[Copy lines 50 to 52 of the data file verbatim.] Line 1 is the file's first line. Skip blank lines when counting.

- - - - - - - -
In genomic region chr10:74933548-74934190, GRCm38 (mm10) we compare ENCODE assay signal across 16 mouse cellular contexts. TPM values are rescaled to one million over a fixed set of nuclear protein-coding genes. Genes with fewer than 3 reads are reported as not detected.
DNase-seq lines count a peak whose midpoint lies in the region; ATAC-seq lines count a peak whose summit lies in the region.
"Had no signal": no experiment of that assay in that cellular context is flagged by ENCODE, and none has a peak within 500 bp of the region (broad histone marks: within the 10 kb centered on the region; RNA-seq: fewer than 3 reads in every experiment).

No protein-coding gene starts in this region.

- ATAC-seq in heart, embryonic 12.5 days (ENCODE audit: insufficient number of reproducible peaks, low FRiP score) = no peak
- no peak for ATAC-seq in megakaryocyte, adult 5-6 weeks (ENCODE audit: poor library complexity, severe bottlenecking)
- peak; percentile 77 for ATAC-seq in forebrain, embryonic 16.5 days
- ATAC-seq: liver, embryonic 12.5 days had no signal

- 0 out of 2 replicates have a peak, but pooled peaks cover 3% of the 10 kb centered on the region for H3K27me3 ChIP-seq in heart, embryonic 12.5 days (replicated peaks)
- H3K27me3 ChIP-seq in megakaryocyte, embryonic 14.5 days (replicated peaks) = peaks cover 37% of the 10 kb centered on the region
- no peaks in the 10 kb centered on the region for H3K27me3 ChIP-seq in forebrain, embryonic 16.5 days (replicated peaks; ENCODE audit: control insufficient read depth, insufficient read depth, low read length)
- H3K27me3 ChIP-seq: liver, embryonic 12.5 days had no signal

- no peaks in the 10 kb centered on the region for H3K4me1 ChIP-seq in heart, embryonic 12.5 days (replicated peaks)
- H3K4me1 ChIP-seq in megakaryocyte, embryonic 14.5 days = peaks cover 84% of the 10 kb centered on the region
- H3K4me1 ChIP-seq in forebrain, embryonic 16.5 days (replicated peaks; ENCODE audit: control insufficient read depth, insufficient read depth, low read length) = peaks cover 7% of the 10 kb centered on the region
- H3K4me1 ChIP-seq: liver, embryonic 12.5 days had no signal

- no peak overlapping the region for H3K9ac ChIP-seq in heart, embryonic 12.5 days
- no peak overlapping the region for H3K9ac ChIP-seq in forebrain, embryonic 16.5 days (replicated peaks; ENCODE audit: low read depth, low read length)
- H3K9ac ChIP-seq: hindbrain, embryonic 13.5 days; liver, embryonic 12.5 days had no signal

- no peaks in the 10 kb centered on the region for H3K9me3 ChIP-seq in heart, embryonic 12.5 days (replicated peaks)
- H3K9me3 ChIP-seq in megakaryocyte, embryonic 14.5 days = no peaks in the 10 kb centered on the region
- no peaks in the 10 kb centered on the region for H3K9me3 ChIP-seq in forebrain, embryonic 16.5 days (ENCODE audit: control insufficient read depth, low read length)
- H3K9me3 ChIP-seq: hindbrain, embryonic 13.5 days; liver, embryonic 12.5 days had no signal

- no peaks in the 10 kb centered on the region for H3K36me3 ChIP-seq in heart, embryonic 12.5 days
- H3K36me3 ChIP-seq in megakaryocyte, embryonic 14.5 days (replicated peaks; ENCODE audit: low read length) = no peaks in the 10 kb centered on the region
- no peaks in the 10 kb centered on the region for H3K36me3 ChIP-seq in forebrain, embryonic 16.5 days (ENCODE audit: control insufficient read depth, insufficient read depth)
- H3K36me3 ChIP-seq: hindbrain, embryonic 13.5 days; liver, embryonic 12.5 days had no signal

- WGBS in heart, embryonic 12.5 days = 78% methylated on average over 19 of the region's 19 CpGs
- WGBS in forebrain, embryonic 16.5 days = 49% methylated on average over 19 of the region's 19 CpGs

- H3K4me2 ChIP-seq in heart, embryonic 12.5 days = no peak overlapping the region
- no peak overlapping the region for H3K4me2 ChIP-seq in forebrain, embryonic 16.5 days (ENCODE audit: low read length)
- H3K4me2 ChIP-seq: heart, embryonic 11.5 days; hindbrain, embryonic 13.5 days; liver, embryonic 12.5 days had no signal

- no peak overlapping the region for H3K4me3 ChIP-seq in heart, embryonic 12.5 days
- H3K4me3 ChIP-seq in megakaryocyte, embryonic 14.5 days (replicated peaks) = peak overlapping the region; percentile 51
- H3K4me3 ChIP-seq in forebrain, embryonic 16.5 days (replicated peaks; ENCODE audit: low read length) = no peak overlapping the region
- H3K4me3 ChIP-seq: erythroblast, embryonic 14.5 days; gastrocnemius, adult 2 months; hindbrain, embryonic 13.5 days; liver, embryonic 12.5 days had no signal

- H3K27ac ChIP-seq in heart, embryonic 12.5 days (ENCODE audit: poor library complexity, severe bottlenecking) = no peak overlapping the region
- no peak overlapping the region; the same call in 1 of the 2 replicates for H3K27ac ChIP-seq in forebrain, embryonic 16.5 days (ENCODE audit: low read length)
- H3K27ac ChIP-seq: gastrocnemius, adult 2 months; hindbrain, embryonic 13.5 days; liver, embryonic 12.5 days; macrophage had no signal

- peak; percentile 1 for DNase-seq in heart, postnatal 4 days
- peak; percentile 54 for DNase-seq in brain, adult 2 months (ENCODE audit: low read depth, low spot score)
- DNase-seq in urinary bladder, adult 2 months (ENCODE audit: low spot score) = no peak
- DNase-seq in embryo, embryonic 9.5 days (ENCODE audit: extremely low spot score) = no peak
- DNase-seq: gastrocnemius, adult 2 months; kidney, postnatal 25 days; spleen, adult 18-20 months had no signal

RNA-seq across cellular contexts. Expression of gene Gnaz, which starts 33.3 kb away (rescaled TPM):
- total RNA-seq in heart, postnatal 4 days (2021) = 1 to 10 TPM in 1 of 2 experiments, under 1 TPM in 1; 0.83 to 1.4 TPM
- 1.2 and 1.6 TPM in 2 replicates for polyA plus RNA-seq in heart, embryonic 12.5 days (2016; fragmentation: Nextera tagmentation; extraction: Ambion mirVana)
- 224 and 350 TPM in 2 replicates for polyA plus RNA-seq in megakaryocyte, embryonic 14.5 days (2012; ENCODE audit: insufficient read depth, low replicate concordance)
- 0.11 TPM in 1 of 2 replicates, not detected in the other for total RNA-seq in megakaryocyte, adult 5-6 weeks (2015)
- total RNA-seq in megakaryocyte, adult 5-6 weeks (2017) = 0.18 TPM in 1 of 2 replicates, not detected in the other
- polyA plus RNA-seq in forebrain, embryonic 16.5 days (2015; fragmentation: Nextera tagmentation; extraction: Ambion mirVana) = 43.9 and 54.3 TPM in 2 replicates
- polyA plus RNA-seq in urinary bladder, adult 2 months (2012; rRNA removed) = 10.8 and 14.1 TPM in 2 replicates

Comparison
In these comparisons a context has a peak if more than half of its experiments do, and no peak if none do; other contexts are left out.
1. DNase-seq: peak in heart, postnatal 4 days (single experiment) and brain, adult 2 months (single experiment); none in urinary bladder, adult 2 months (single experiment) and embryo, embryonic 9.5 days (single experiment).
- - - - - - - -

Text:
- total RNA-seq in megakaryocyte, adult 5-6 weeks (2017) = 0.18 TPM in 1 of 2 replicates, not detected in the other
- polyA plus RNA-seq in forebrain, embryonic 16.5 days (2015; fragmentation: Nextera tagmentation; extraction: Ambion mirVana) = 43.9 and 54.3 TPM in 2 replicates
- polyA plus RNA-seq in urinary bladder, adult 2 months (2012; rRNA removed) = 10.8 and 14.1 TPM in 2 replicates